What Is Your Favorite Genus of North American Plethodontids?

Yahilles

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grapeape, do you have pictures of your quadramaculatus and their setup? I'd love to see them!
 

grius

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Maybe a stupid question. But Is there any bolder species among all those listed in the thread? One that don't run and hide as fast one stands beside the cage or when feeding?

It's hard to find this type of information when searching the forum threads, and I'm also new to Plethodontids.

Regards.
 
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Maybe a stupid question. But Is there any bolder species among all those listed in the thread? One that don't run and hide as fast one stands beside the cage or when feeding?

It's hard to find this type of information when searching the forum threads, and I'm also new to Plethodontids.

Regards.
Eurycea lucifuga and Eurycea guttolineata are quite bold. When kept in an aquatic setup, Pseudotriton ruber also become bold, but I prefer to keep mine in a terrestrial setup. My Ensatina eschscholtzii oregonensis aren't shy necessarily. They prefer to stay hidden, but will not run away when discovered.
 

grius

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Eurycea lucifuga and Eurycea guttolineata are quite bold. When kept in an aquatic setup, Pseudotriton ruber also become bold, but I prefer to keep mine in a terrestrial setup. My Ensatina eschscholtzii oregonensis aren't shy necessarily. They prefer to stay hidden, but will not run away when discovered.
Thank you for that information. Now I can do some more reading.

Regards.
 

Jari B

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I love Plethodontids, because of their slender looking. I have Eurycea bislineata and they are so quick and agile hunters, no cricket is safe for them :cool:

Eurycea is really my favorite :)
 

bewilderbeast

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I'm a big fan of Aneides myself, and they are the only plethodontid genus I keep....

But my Favorite genus has got to be Batrachoseps.

Mostly because they are so under-appreciated. They are diminutive and rather common backyard salamanders for the most part and people don't really notice them or get too worked up about them. But I like em!

They are almost exclusively a California genus.... which I like.
There are most certainly undescribed species still out there.... 3 were just given full species status bringing the number of species to around 25, i believe.

I recently discovered an unknown population in a region of California thought to be devoid of terrestrial salamanders. After DNA analysis, they turned out to be Hell Hollow slender salamanders and not a new species.... but it was a huge westerly range extension into habitat that was not at all typical of these animals. on top of this, I found multiple individuals under the same cover. On a good day in typical habitat you would be lucky to find even one.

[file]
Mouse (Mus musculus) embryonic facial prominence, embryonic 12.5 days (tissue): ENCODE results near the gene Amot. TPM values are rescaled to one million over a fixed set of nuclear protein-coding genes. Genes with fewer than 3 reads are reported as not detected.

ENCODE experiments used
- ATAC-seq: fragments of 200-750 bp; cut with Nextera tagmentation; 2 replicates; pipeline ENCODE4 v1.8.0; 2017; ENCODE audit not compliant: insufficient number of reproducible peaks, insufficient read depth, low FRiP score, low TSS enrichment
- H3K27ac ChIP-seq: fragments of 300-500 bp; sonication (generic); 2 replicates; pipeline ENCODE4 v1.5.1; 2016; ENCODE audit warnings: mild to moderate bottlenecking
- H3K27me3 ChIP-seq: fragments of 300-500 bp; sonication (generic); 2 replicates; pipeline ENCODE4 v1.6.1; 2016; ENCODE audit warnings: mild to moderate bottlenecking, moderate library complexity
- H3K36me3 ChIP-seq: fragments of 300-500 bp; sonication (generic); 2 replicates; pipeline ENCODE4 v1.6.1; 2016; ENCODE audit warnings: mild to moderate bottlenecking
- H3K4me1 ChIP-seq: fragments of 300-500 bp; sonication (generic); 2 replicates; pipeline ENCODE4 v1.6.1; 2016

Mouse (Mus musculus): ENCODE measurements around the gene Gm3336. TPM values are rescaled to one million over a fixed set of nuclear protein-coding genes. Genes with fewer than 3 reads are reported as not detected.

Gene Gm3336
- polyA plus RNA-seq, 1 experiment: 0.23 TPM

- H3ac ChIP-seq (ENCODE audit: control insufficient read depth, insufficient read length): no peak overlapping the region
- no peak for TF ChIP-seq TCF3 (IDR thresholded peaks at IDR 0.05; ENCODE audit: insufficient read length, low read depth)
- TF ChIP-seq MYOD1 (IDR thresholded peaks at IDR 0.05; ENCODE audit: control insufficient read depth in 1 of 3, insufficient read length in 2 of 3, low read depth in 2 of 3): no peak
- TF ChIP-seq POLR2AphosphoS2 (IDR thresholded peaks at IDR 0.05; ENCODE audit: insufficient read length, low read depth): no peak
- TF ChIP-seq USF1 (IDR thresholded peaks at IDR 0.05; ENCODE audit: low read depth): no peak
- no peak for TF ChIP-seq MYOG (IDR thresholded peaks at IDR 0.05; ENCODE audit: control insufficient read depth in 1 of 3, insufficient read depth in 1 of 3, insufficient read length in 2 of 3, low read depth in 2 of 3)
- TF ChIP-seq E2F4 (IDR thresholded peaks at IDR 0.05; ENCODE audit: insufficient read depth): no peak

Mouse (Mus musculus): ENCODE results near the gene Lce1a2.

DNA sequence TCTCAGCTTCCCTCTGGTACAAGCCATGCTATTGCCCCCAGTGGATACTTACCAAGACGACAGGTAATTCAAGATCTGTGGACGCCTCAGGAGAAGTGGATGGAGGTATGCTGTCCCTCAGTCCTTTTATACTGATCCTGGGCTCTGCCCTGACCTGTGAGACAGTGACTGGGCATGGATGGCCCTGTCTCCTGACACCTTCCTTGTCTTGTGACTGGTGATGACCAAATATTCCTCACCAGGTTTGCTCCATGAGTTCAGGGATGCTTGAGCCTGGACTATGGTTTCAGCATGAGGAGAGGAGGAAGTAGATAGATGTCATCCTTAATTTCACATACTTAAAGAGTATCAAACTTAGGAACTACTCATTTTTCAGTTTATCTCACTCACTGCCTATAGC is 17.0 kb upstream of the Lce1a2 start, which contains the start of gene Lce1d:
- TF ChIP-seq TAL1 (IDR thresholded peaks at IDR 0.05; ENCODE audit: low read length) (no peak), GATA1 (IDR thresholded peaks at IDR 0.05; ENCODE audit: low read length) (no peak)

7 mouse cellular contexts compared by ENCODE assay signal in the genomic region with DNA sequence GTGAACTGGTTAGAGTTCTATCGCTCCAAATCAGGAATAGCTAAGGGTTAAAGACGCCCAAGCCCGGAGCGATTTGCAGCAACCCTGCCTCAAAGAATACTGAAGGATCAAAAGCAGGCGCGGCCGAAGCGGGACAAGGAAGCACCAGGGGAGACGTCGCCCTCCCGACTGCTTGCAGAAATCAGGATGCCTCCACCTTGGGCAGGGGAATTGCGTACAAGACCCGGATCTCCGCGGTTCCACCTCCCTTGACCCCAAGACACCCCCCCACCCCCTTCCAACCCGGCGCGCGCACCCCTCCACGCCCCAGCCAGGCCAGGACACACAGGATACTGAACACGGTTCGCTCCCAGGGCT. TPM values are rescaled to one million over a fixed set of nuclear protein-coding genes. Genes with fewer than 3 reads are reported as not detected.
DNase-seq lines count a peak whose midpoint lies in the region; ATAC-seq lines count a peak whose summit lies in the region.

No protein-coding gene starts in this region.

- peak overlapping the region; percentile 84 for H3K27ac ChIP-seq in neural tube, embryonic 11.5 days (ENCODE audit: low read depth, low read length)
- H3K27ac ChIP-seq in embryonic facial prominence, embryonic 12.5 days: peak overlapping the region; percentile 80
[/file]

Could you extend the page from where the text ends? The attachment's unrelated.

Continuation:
Now I am hooked on discovering unknown populations of Batrachoseps.
 
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I'm a big fan of Batrachoseps spp. also, and I'd like to keep them if I ever got the chance.

Right now, I just have Eurycea spelaea. :(
 

bewilderbeast

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OH YEAH! I almost forgot about HYDROMANTES..... they are awesome! California has all the best caudates.



even if its second best to appalachia so far as number of species.
 

Lugubris

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I would say Aneides for sure, I love their personality. Discovering a few A. lugubris recently rekindled my passion for salamanders, especially Plethodontids.

I used to find Batrachoseps attenuatus and Coast Range newts in my hometown all the time when I was a kid, and I even found a few Dicamptodon tenebrosus once while on vacation. Unfortunately, about ten years ago I noticed a sharp decline in the number of amphibians in my hometown and had a hard time finding them, which I am sure had something to do with pollution (there's an oil refinery, and a junkyard that has old cars leaking oil and probably PCB's into a creek, not to mention all the littering).

Because of that, I almost forgot about fieldherping; until a walk through the woods in my new hometown the other day yielded a nice surprise. The A. lugubris that I found were the first salamanders I had seen since the D. tenebrosus I saw over 5 years ago.
 

Jefferson

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Honesty, it depends on what region you are in. I don't keep many sallies, but I field herp all the time. If I had to pick two genuses of salamanders, they would be Plethedon and Desmognathus, my first sallies were in GSMNP, and of these genuses. Nothing should excite the salamander enthusiast more than a Plethedon on an eastern mountaintop with mist rolling around the spruce-fir forest in the early morning sun. Sorry, I tend to go on tangents about GSMNP from time to time, mostly because I haven't been there in two years. As for the rest of the nation, it's Pseudotriton and Ambystoma all the way.
 

Neotenic_Jaymes

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Aneides is my favorite genus of plethodontid. Prehensile tail, arboreal habits, TEETH and sticky finger tips. Species in this genus have great features.

Ensatina is a honorable mention.
 

Herphunter1998

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Hard to choose... two of my favorites are Aneides and Pseudotriton.
 

CaesarsAnimals

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Pseudoeurycea belli do not occur in Arizona the farthest north is an isolated population in northern Mexico.
 
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